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Journal American Rhododendron Society

Current Editor:
Dr. Glen Jamieson ars.editor@gmail.com


Volume 30, Number 4
Fall 1976

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Green Pod Harvesting of Rhododendron Seed
Reid Bohnson, M.D., Winston Salem, North Carolina

        Harvesting of seed pods prior to the fully ripened stage is practiced successfully in orchid seed culture. Viable seed in Cattleya orchids can be obtained in 5 months instead of waiting for normal ripening at 9-10 months. This procedure is adaptable to rhododendrons, allows earlier seed sowing and preserves all of the available seed, seed which may be dispersed in the normally opening seed capsule.
        During the past three growing seasons, this method has been practiced on hand pollinated crosses of commercially available elepidote rhododendrons with successful germination in 43 out of 49 seed pods. The average period of time of collection after pollination has been from 105 to 135 days (May to September). The shortest successful period has been 66 days after selfing of a fall flowering blossom of Elizabeth.
        The plump seed capsule, which along with its pedicel may be beginning to turn slightly yellow, is placed in a glassine envelope (available from your hobby shop which sells stamps) labeled as to cross and date. The envelopes are placed in a re-sealable air tight wide mouth jar (a peanut butter jar does very well) over a desiccant containing a color indicator for drying activity. A suitable desiccating agent is Drierite (available from Scientific Products, McGaw Park, Il., Catalogue No. D8155 or Curtis Matheson Scientific, Houston, Tex., Catalogue No. 116-582 at $2.65 per pound or Fisher Scientific Products, Pittsburgh, Pa., Catalogue No. 1-952-5 for a 3" disc at $1.65).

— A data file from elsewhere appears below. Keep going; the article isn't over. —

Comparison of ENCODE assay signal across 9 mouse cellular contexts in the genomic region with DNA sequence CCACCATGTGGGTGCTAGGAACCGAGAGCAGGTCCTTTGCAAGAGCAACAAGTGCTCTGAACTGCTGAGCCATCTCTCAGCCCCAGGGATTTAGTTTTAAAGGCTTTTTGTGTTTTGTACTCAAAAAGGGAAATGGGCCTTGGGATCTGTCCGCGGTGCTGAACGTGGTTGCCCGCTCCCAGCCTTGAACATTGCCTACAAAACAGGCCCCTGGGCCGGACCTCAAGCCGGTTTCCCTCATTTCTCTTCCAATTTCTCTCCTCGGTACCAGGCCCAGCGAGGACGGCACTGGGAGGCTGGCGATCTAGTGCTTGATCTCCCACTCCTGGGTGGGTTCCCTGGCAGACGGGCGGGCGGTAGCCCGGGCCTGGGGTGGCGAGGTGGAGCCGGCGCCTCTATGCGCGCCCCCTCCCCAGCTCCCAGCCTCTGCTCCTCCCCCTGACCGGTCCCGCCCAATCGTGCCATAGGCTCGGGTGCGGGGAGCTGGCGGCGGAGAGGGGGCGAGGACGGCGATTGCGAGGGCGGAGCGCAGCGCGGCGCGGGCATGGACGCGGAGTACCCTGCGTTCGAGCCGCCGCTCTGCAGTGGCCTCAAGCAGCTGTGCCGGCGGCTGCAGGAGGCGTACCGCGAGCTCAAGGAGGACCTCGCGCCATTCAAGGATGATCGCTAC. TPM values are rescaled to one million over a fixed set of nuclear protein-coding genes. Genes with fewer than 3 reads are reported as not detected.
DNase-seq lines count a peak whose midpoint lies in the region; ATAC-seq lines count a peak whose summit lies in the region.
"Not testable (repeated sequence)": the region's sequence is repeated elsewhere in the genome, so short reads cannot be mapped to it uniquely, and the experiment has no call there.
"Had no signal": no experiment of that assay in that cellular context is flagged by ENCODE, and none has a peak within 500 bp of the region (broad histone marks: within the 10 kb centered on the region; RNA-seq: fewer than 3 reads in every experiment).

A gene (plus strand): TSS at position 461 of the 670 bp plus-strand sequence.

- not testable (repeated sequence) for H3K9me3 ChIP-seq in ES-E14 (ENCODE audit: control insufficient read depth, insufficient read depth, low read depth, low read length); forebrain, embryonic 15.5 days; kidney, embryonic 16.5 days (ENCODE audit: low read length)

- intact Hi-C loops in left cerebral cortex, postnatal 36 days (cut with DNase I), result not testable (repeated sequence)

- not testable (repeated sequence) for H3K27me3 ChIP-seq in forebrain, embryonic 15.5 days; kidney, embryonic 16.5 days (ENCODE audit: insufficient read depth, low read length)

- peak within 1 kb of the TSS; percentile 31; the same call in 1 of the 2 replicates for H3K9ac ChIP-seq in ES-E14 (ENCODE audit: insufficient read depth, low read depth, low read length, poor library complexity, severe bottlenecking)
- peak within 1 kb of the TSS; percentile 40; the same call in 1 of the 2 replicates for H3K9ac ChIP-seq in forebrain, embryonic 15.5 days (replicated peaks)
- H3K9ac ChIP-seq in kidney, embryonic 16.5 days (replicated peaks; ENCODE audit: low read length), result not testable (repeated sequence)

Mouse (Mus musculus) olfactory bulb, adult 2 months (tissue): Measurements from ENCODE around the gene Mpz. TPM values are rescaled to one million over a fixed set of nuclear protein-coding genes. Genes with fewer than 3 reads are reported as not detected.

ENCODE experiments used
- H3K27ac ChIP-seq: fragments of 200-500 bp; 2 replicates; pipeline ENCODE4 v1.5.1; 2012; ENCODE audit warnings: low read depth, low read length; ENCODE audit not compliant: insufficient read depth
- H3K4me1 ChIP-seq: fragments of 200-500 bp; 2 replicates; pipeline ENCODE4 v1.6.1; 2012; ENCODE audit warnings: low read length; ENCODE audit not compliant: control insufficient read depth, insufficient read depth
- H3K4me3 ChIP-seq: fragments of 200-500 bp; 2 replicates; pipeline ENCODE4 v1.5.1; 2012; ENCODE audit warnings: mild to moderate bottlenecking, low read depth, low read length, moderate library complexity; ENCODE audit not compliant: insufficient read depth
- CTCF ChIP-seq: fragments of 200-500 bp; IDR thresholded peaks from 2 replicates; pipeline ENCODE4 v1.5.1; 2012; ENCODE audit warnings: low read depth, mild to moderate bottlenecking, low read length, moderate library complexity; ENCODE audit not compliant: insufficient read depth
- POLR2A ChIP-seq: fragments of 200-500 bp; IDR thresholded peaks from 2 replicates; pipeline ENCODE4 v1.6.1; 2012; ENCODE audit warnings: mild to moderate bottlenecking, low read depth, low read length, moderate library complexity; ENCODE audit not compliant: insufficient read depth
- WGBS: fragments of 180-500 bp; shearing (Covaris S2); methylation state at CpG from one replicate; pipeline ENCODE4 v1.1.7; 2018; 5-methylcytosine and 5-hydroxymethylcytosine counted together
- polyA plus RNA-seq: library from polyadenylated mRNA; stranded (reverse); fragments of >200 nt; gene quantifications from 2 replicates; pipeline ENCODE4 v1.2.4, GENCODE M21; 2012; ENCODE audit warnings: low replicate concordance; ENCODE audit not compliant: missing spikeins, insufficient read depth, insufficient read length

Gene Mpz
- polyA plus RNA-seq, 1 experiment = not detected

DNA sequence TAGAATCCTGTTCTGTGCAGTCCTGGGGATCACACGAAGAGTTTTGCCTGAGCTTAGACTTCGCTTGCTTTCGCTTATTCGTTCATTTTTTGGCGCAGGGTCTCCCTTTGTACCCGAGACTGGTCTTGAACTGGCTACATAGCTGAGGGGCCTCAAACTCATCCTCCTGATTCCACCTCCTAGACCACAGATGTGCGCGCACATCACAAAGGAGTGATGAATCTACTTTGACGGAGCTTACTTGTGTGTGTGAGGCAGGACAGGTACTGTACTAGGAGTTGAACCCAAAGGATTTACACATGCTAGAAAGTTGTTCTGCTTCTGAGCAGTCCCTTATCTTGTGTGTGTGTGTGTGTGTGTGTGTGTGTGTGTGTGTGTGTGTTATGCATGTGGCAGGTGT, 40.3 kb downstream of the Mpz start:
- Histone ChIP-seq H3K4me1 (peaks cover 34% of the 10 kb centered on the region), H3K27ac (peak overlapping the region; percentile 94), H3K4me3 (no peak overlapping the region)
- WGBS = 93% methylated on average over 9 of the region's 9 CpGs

The jar is then placed in a warm environment to enhance drying. After 5 to 7 days, the pod is thoroughly dried. The dried seed pod, which may have started opening at the end, is taken and the dried style is removed. With a sharp pen knife, a small round slice of the base of the capsule is cut away. The 5-10 valves of the capsule are then identified and cut gently longitudinally along the groove which separates each section. This groove is the site of the normal splitting of the ripe capsule. The seed appears in each hollow valve, can be tapped out or gently scraped out with the point of the knife blade. A minimum of chaff is obtained; the larger particles can be separated with tweezers.
        The harvested seed may be immediately sown or may be stored in the air tight desiccating jar in a refrigerator. The desiccating granules are formulated with an indicator which changes color on loss of drying activity. Activity can be restored by heating in an oven or a toaster grill at 300 degrees F.
        Further study and data is needed to determine the minimum time for viable seed, which will undoubtedly vary as to series and species.

Editor's Note: The Seed Exchange Director requests that green harvested seed be thoroughly cleaned before being sent to the Seed Exchange.


Volume 30, Number 4
Fall 1976

DLA Ejournal Home | QBARS Home | Table of Contents for this issue | Search JARS and other ejournals